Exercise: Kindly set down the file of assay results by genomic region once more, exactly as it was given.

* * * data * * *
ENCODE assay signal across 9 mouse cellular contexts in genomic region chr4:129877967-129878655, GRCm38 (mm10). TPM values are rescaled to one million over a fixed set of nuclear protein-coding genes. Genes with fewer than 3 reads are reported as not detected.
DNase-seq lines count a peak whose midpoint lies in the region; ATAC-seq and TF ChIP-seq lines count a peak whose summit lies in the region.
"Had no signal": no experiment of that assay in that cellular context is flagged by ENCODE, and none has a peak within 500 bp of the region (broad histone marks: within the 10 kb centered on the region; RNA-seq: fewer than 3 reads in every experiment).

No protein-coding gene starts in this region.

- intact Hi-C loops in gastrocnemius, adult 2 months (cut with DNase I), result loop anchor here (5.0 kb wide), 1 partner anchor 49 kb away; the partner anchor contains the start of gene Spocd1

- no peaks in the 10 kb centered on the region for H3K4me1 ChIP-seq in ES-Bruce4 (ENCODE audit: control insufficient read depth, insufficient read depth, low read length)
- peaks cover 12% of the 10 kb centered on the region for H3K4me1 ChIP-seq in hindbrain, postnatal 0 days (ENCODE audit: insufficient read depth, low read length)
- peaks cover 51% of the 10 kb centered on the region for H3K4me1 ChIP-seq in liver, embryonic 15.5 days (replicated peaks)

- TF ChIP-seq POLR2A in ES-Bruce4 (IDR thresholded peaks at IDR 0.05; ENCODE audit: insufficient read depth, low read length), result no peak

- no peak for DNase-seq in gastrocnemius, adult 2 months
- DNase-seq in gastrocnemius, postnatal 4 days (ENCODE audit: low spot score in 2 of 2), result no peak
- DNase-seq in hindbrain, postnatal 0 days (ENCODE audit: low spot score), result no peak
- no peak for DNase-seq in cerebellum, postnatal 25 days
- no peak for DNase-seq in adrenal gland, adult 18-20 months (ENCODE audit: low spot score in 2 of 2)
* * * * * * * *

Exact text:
ENCODE assay signal across 9 mouse cellular contexts in genomic region chr4:129877967-129878655, GRCm38 (mm10). TPM values are rescaled to one million over a fixed set of nuclear protein-coding genes. Genes with fewer than 3 reads are reported as not detected.
DNase-seq lines count a peak whose midpoint lies in the region; ATAC-seq and TF ChIP-seq lines count a peak whose summit lies in the region.
"Had no signal": no experiment of that assay in that cellular context is flagged by ENCODE, and none has a peak within 500 bp of the region (broad histone marks: within the 10 kb centered on the region; RNA-seq: fewer than 3 reads in every experiment).

No protein-coding gene starts in this region.

- intact Hi-C loops in gastrocnemius, adult 2 months (cut with DNase I), result loop anchor here (5.0 kb wide), 1 partner anchor 49 kb away; the partner anchor contains the start of gene Spocd1

- no peaks in the 10 kb centered on the region for H3K4me1 ChIP-seq in ES-Bruce4 (ENCODE audit: control insufficient read depth, insufficient read depth, low read length)
- peaks cover 12% of the 10 kb centered on the region for H3K4me1 ChIP-seq in hindbrain, postnatal 0 days (ENCODE audit: insufficient read depth, low read length)
- peaks cover 51% of the 10 kb centered on the region for H3K4me1 ChIP-seq in liver, embryonic 15.5 days (replicated peaks)

- TF ChIP-seq POLR2A in ES-Bruce4 (IDR thresholded peaks at IDR 0.05; ENCODE audit: insufficient read depth, low read length), result no peak

- no peak for DNase-seq in gastrocnemius, adult 2 months
- DNase-seq in gastrocnemius, postnatal 4 days (ENCODE audit: low spot score in 2 of 2), result no peak
- DNase-seq in hindbrain, postnatal 0 days (ENCODE audit: low spot score), result no peak
- no peak for DNase-seq in cerebellum, postnatal 25 days
- no peak for DNase-seq in adrenal gland, adult 18-20 months (ENCODE audit: low spot score in 2 of 2)